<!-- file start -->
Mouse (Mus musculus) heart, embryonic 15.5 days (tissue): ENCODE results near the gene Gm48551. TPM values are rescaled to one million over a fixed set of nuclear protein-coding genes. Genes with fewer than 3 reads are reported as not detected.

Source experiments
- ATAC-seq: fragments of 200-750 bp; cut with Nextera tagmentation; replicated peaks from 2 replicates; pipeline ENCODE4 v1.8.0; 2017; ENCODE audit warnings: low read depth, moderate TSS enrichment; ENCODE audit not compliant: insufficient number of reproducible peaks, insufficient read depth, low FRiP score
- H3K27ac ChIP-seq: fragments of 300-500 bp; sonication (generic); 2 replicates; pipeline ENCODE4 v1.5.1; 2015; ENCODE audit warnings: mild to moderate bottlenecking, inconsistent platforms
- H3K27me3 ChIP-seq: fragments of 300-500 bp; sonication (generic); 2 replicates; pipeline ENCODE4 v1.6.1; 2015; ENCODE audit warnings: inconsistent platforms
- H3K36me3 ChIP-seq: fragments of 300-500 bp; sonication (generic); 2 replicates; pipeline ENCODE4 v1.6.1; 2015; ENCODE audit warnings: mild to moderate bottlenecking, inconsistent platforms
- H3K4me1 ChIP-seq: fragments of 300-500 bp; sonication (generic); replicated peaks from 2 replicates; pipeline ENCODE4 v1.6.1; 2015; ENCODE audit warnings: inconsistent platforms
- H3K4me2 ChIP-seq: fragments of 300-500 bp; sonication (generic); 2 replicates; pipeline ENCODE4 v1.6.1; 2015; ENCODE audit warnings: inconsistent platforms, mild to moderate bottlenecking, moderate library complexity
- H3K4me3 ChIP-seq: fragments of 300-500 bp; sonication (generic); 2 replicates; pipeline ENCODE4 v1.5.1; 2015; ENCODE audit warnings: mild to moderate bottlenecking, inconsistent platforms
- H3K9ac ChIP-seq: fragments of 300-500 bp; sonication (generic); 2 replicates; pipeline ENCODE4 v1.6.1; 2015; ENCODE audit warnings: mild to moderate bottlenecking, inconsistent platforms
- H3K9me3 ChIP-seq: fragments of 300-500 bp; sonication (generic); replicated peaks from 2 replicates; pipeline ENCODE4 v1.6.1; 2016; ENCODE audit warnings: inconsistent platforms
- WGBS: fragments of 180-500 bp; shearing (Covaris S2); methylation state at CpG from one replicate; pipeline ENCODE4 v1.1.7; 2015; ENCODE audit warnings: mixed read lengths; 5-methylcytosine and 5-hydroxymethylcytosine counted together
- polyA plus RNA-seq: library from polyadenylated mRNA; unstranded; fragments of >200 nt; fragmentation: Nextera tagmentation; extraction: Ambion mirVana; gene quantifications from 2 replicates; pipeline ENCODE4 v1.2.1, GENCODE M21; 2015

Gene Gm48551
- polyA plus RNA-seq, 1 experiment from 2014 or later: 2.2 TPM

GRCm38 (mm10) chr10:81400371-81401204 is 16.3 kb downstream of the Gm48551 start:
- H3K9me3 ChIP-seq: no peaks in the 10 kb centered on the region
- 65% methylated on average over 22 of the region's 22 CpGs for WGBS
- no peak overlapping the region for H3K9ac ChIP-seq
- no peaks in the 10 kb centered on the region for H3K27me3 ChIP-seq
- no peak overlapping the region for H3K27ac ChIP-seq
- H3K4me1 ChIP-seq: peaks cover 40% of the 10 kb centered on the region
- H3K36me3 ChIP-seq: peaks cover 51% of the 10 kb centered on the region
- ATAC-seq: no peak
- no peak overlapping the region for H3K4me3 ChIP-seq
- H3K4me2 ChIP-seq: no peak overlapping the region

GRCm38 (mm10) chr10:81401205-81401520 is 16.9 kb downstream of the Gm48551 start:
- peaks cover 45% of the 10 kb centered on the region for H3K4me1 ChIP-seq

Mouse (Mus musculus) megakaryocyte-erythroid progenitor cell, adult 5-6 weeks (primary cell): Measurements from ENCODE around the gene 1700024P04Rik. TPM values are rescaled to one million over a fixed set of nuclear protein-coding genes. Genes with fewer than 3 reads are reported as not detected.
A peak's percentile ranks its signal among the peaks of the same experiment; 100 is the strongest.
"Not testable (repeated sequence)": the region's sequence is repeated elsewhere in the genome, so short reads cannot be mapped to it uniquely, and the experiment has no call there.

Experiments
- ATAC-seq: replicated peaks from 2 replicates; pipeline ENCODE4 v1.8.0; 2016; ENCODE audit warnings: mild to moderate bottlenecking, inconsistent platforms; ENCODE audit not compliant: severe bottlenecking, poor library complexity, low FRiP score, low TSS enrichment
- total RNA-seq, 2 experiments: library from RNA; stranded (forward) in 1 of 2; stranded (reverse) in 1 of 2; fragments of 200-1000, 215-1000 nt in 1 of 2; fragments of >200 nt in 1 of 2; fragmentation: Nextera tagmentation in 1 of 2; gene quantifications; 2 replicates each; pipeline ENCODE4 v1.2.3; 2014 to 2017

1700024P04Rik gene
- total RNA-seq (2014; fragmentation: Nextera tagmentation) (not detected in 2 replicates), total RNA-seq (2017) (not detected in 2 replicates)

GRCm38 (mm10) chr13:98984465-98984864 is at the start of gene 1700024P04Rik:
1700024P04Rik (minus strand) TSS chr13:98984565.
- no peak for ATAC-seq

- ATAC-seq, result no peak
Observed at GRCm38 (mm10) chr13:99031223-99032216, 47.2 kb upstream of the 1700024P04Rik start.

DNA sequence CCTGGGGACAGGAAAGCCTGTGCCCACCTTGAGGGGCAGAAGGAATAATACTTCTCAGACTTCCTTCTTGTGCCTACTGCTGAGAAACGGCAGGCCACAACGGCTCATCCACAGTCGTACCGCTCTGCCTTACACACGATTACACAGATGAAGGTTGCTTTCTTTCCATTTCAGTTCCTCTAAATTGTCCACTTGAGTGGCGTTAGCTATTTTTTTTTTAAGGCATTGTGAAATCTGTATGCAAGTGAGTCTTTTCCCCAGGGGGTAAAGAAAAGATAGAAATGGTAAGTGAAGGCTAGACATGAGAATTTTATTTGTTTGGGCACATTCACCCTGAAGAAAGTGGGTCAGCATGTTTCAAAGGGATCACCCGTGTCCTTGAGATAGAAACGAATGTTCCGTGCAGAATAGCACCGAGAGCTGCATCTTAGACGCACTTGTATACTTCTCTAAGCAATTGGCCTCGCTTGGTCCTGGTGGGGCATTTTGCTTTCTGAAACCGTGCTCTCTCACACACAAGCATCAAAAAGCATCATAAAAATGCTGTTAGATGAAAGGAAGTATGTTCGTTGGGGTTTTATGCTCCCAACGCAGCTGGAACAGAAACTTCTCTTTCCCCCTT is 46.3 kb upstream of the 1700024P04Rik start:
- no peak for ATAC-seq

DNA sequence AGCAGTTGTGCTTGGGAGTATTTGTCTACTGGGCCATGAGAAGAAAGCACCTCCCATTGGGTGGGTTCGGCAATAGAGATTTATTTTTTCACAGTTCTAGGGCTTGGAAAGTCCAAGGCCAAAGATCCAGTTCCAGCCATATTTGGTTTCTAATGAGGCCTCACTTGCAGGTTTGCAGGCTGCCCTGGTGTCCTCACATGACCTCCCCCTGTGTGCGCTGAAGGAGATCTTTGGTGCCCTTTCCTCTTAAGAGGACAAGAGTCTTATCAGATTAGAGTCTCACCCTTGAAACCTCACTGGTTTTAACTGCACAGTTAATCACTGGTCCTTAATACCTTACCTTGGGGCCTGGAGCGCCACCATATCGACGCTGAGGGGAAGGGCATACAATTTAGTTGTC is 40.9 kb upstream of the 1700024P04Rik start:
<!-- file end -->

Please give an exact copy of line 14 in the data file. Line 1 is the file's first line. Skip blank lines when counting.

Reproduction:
Gene Gm48551